Robert Hamblin

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Robert Hamblin is a fine art photographer and conceptual artist, who works from his studio in Muizenberg, Cape Town, South Africa.

Hamblin spent his childhood in Alberton, South Africa and was a keen photographer from an early age. He says that he bought his first camera and darkroom equipment, by photographing athletic schoolboys and selling the photographs to schoolgirls, as well as working part time in a local darkroom. He also speaks often of having grown up with a deep awareness of alienation and otherness, having witnessed his father’s attempts to deal with the stigma of being gay in apartheid era South Africa. He spent his commercial career as an independent photographer (from the age of 21 onwards) immersed in the film, television and theatre industry, giving him access to a wide range of creative input. He then dedicated himself to art full time and has been working and exhibiting ever since.

Artist Overview

Influenced by: Misha Gordon, Jacki McInnes, Nel Erasmus

His career began with commercial photography for a major South African newspaper (Beeld) in 1987. At the early age of 21, Hamblin turned to freelance commercial photography, specialising in television and the performing arts. Both television and performance art influenced him strongly and became the sources of the subjects of his early fine art work. Hamblin’s later work is preoccupied with gender and identities.

His first exhibition in 1993 was a study of well-known South African women in which he made use of his relationships with women working in the dramatic and literary arts. His subjects included Nobel Laureate Nadine Gordimer internationally acclaimed opera singer, Mimi Coertse, actress and director Janet Suzman and author Doris Lessing. In 1995 he took a year off to take care of his father, who was dying of AIDS. This experience was a strong influence on his later work, significantly The Inner Room, which focused on the vulnerability of masculine bodies. His next exhibition, Millennium Man,[1] was ‘an examination of the confrontation between men and perceived notions of masculinity and a world that has become more feminised’. Gender, identities and constructs of power are a strong thematic focus in Hamblin’s work; Millennium man was his first exploration of this theme. The 1990s saw Hamblin achieve success in the form of public recognition for his photography, he was reviewed in various print and digital publications and made several television appearances.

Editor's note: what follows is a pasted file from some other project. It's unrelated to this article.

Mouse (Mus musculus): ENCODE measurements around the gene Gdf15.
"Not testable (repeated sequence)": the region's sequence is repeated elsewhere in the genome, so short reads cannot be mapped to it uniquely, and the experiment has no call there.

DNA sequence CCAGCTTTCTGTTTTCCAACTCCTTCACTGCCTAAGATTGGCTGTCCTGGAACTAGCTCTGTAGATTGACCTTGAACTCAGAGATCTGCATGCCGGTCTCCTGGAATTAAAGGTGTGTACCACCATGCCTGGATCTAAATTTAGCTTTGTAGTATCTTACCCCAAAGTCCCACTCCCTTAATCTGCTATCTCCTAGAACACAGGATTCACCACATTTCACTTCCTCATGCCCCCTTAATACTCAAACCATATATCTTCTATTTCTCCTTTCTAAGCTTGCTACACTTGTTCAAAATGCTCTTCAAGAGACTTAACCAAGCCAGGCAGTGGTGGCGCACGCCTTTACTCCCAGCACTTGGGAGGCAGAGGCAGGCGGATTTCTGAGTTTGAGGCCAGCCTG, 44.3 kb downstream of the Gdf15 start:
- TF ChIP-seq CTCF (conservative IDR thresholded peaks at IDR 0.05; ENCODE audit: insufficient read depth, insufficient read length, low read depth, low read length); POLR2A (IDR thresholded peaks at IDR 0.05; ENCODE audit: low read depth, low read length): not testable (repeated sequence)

Hamblin has participated in both solo and group shows, in South Africa and abroad. Highlights of his career include winning the 2004 Fellowship Award at the Houston Center for Photography in Houston, Texas, and being chosen as a featured artist at the Klein Karoo Nasionale Kunstefees (KKNK) in Oudtshoorn in 2006. This show, entitled Gender, was a multimedia exhibition exploring sexual categorisation and notions of femininity and masculinity. In addition to a series of surrealistic photographs, five short films Hair, Body, Brother, Father, and Grandfather – all of which interrogate the spaces between the masculine and the feminine – were shown. Jacki McInnes said, "Perhaps it is his strategy of ambiguity in the obvious that makes Hamblin’s art at once accessible and yet hauntingly complex".[2]